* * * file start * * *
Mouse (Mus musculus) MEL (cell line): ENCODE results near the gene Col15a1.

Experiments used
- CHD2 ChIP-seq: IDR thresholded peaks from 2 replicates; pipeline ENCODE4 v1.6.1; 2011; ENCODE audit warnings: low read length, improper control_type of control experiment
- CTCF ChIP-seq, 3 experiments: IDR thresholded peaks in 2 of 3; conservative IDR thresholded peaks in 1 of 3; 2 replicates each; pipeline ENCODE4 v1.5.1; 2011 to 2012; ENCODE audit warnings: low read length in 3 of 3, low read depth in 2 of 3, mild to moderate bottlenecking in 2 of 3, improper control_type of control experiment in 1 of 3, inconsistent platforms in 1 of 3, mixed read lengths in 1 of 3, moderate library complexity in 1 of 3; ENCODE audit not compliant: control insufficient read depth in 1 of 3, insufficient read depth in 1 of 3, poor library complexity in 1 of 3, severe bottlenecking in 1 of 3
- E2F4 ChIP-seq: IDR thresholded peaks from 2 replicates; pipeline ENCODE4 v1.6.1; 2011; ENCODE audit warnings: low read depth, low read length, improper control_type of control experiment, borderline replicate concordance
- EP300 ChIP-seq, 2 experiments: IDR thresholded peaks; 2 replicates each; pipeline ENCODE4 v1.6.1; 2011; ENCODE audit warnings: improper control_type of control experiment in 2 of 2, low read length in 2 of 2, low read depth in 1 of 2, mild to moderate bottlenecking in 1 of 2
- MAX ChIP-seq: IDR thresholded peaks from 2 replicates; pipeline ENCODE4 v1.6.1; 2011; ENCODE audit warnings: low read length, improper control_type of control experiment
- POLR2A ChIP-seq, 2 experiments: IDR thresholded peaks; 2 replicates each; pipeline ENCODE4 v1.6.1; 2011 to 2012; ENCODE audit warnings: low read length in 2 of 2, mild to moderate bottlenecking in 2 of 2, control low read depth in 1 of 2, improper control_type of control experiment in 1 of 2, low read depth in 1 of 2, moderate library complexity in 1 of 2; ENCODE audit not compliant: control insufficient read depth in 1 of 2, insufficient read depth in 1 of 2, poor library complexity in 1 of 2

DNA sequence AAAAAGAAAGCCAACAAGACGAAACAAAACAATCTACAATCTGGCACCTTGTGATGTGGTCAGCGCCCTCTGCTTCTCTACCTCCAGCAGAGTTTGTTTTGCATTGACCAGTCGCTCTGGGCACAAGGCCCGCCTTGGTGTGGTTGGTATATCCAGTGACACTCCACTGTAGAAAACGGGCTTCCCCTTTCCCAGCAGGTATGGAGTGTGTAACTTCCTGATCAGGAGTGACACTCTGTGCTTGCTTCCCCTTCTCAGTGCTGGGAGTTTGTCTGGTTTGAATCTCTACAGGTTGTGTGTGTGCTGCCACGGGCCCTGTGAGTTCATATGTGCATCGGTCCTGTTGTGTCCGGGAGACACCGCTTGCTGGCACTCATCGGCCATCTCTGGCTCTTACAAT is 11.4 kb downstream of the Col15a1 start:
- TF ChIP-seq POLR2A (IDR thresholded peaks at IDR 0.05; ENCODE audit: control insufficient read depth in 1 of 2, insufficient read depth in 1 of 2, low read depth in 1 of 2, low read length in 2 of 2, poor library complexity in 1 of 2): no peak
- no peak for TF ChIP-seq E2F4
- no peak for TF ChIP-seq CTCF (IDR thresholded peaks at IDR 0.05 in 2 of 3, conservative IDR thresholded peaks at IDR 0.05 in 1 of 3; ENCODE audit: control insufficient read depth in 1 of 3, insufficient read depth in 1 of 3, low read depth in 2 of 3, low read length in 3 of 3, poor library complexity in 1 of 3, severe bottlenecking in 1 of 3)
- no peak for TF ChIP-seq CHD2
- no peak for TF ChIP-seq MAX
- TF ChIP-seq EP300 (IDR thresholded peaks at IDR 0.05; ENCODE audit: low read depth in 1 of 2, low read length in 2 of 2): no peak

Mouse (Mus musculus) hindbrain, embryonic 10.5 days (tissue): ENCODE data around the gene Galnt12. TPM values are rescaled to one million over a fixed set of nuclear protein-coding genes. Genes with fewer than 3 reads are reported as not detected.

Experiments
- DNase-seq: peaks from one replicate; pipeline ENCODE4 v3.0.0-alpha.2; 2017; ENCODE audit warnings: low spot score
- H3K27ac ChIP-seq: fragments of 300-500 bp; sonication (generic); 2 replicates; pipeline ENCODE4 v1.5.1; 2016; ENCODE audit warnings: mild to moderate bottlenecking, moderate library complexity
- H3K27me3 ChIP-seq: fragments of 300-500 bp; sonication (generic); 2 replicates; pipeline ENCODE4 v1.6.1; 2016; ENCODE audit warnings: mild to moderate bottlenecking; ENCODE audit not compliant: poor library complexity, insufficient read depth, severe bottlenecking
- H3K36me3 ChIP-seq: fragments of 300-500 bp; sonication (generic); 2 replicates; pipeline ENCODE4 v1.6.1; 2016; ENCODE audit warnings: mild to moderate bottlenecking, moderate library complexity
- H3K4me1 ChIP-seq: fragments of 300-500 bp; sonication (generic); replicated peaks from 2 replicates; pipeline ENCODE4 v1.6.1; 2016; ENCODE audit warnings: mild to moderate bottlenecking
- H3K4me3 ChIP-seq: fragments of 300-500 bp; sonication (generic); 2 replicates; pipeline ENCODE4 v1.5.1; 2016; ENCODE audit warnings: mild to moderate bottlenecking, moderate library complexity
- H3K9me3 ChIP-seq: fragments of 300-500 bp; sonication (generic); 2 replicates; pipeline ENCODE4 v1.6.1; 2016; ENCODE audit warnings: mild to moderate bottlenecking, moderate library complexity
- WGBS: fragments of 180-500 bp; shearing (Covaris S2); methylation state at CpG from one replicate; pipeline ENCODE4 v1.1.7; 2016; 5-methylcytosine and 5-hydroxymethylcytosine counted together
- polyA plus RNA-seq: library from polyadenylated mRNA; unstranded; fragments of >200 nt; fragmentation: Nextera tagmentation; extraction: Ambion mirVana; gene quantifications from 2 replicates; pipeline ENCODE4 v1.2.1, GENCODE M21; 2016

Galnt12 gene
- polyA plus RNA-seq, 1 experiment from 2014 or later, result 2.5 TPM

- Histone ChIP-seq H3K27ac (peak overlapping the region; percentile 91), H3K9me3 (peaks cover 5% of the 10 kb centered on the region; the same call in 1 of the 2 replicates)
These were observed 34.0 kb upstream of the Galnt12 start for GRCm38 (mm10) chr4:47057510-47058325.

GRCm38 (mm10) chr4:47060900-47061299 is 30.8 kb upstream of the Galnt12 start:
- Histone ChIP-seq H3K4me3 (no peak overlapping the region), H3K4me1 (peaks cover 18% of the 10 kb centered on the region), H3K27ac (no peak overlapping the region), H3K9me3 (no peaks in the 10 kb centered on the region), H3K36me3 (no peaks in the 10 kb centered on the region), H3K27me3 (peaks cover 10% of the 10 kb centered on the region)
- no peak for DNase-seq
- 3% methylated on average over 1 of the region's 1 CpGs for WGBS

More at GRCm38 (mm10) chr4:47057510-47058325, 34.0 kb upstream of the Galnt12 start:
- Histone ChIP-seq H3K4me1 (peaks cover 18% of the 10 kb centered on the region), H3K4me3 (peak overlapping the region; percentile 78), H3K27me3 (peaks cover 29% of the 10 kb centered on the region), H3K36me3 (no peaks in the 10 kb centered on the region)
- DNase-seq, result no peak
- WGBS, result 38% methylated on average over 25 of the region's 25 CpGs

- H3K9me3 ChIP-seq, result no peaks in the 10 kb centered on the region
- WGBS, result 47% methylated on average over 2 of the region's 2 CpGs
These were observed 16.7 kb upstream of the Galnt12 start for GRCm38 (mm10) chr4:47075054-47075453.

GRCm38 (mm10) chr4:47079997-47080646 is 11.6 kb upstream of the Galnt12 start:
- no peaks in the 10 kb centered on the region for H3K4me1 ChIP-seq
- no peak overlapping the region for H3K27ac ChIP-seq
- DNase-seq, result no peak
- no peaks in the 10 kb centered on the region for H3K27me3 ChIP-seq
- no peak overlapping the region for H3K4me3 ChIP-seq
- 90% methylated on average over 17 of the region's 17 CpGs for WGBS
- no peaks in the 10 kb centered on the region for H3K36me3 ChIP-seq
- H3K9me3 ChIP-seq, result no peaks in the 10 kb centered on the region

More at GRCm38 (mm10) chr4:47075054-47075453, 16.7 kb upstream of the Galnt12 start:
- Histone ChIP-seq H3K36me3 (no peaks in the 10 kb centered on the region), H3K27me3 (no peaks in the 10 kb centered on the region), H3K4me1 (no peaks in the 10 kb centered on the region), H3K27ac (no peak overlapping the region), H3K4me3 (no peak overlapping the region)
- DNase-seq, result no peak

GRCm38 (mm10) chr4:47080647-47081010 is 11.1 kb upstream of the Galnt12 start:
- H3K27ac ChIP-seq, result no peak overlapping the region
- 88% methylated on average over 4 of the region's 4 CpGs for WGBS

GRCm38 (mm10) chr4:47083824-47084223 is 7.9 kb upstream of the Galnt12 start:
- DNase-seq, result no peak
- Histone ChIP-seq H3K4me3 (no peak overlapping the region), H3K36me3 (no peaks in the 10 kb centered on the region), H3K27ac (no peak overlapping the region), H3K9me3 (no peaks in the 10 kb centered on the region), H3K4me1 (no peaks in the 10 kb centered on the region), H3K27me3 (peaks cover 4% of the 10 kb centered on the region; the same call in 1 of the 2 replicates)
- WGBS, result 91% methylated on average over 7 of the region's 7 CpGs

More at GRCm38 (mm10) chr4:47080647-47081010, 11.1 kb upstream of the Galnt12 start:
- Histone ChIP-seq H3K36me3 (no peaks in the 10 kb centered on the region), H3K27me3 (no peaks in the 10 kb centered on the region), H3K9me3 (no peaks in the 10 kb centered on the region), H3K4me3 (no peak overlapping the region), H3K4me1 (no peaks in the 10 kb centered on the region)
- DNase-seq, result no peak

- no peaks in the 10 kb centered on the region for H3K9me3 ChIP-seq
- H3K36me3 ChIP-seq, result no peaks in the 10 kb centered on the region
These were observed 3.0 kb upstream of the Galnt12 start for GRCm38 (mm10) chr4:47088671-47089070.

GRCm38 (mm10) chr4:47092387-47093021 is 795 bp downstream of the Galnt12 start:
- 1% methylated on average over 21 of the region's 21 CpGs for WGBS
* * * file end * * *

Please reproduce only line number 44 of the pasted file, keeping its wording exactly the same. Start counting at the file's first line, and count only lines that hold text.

- no peak overlapping the region for H3K27ac ChIP-seq